By the time the Asia-Pacific, Middle East, Latin America and South African motoring press started piling into the presentation hall, the mood was more "hush hush". As we were briefed by able marketing men and creative design geniuses, it dawned on all that two simple onomatopoetic words - zoom zoom - has morphed into the cornerstone of a philosophy blending motion and emotion, active lifestyle, excitement and fun. Translating the soul of motion into tactile surfaces is a tall order for design and a taller one for marketing. As the 2nd generation of zoom zoom design models come to market, Mazda is now moving on with "Nagare" evolving into "Kodo". Japanese spiritual terms that can be touched and more importantly, impart fun when it moves.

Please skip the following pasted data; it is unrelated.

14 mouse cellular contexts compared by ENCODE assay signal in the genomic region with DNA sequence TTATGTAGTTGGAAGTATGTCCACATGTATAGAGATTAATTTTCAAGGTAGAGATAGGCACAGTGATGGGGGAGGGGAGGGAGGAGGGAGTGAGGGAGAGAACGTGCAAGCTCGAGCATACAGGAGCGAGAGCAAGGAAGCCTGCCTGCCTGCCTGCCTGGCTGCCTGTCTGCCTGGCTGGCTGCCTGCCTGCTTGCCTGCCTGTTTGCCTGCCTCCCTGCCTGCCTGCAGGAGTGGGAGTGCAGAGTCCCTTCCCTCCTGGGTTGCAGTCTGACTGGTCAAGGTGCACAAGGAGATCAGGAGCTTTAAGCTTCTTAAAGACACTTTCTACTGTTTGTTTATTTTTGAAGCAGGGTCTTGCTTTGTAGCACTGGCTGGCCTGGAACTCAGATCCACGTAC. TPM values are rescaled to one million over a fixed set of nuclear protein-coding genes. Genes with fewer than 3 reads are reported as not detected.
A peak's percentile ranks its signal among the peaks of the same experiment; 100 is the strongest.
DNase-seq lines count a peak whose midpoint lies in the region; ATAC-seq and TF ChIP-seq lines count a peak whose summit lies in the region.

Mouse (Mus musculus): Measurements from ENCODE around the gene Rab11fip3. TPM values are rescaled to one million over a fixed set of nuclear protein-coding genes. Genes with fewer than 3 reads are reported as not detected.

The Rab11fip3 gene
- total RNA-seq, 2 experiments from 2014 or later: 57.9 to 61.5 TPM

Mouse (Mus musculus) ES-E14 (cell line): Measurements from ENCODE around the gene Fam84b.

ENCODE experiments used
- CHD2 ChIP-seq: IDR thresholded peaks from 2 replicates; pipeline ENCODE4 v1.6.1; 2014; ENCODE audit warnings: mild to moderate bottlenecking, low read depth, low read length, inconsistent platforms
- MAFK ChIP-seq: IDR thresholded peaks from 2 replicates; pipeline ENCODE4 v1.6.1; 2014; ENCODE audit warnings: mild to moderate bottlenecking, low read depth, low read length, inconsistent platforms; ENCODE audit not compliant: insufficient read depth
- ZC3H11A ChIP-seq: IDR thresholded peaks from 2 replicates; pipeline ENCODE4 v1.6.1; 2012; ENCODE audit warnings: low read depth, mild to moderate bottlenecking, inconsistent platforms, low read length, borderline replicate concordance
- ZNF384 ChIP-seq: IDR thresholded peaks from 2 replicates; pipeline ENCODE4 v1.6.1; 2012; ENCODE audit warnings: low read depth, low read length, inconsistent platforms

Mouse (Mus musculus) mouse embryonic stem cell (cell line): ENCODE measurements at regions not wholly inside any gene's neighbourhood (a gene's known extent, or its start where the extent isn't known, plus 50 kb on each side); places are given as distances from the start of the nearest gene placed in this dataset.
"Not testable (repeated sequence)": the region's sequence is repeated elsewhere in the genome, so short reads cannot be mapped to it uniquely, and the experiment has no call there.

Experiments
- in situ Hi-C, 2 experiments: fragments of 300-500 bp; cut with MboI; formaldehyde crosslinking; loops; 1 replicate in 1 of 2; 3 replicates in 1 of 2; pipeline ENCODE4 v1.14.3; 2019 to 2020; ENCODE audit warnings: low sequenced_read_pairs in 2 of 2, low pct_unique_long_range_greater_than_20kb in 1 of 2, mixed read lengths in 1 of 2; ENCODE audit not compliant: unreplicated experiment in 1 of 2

Within an hour to lunch time, the gathered unveiled a clay model of the new Mazda BT-50 pick up. This is the new Hi-Lux-Navara-D-MAX-Strada sized platform cousin of the new Ford Ranger. While the Ford screams tough truck, the BT-50 whispers lifestyle, active sport utility lifestyle. Naturally, Mazda does not have a truck image to project so their BT-50 was to be a lifestyle pick-up and there was no rush to begin selling the BT-50. The curves and the edges of the BT-50, along with the horizontal orientation of the rear tail light stack are undoubtably life style. Meaning occasional heavy loads and rarely for off roading, even if it can do so as easily as its chassis mate, the Ford Ranger. If there are any doubts as to its role, the CX-9 interior confirms its lifestyle emphasis.